New York and Boston Archdioceses: Mask Up at Holiday Season Masses

Cardinal Sean O’Malley of Boston said Dec. 9 that the new policy “will provide an important and enhanced level of safety during the upcoming Christmas season Masses."

A family prays during St. Patrick's Cathedral Sunday first public Mass since March 2020 when pandemic stopped large gatherings
A family prays during St. Patrick's Cathedral Sunday first public Mass since March 2020 when pandemic stopped large gatherings (photo: Lev Radin / Shutterstock)

Citing a spike in COVID-19 cases and a “likely increase” in cases during the holiday season, the Archdiocese of Boston is reimplementing its mask mandate from Dec. 18 to Jan. 17, 2022. Meanwhile, the Archdiocese of New York has directed parishioners to follow the statewide mask mandate recently implemented by Gov. Kathy Hochul.

The Boston mandate, announced by the archdiocese on Dec. 9, applies to those attending public Masses, weddings, and funerals. The only exceptions are children under the age of 5, who are not required to wear masks, while children under the age of 2 “should not wear masks,” the announcement says.

Mass celebrants, deacons, readers, servers, choir members, and instrumentalists can take off their masks when speaking; however, they are required to cover up when silent, the Boston Archdiocese announcement says.

The policy doesn’t include a requirement for parishioners to socially distance themselves. But there is a requirement for churches to provide a designated area “in which social distancing is respected for those who want to use it.” 

Cardinal Sean O’Malley of Boston said Dec. 9 that the new policy “will provide an important and enhanced level of safety during the upcoming Christmas season Masses,” NBC10 Boston reported.

“We continue to encourage all who are eligible to get vaccinated,” O’Malley said. “With care and concern for our parishioners and the wider community we hold it important to make extra efforts to limit the exposure and transmission of this deadly virus.”

The archdiocese’s announcement noted that many people attending Christmas Masses “may not be expecting to need masks.” Therefore, parishes should have masks on hand for people “inasmuch as possible.”

Not everyone was happy with the announcement. A parishioner at St. Theresa of Avila Parish in West Roxbury, Bob Ward, told CNA that he thinks the mask mandates are “ridiculous“ and a “form of control.”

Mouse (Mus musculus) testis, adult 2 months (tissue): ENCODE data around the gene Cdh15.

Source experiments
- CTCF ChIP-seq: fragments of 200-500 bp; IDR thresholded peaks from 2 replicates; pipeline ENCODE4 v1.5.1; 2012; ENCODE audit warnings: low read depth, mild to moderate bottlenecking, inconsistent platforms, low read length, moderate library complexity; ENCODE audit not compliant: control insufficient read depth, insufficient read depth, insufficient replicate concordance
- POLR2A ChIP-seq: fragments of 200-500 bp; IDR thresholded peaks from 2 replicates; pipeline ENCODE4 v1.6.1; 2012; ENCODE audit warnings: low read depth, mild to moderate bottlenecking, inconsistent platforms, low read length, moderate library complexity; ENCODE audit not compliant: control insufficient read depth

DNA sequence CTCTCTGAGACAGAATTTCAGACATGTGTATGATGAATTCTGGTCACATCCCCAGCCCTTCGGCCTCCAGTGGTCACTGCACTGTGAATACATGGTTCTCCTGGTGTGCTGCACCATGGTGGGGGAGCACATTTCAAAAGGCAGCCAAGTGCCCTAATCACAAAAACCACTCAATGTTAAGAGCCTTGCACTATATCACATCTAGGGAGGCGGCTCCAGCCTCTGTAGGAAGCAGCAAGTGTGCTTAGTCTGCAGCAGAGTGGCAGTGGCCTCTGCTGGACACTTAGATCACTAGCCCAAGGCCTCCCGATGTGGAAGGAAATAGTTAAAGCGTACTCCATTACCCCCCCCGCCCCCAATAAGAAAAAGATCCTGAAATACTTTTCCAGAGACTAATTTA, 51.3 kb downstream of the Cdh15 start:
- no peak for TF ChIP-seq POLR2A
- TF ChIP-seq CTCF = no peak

“Obviously, the virus spreads regardless of wearing a mask,” he added. “Grocery stores, restaurants, and sampling in Costco are all fine, but churches require masks? It’s ridiculous!”

Brian Keaney, a parishioner at St. Mary’s of the Assumption in Dedham, Massachusetts, told CNA that while does not enjoy wearing a mask he understands the intent of the new requirement.

"I am as sick and tired of wearing a mask as anyone,” Keaney said. “My kids are too young to be vaccinated, though, and I’ve been happy to see more people in the pews over the last few weeks as we approach Christmas.”

Keaney added: “I appreciate Cardinal Sean’s pastoral concern for the least among us and am thankful for all the men and women who are working every day to bring an end to this deadly pandemic.”

Parishioners in the Archdiocese of New York will also be required to wear masks while in church, per a new measure implemented by the state’s governor.

Masks must be worn in all indoor public places, the Dec. 10 announcement says, unless businesses or venues implement a vaccine requirement.

New York’s mandate is effective from Dec. 13, 2021 to Jan. 15, 2022, “after which the State will re-evaluate based on current conditions.”

Joe Zwilling, the New York Archdiocese's director of communications, told CNA that the archdiocese has also reminded parishes of other health and safety measures such as enhanced cleaning of churches, no holy water, no sign of peace, and other preventative measures that were already in place.

Archbishop of San Francisco Salvatore Joseph Cordileone attends the mass and imposition of the Pallium upon the new metropolitan archbishops held by Pope Francis for the Solemnity of Saint Peter and Paul at Vatican Basilica on June 29, 2013 in Vatican City, Vatican.

A New Era?

A NOTE FROM THE PUBLISHER: Archbishop Salvatore Cordileone of San Francisco has a profound understanding of what the U.S. bishops have called the preeminent issue of our time, and his stand is courageous.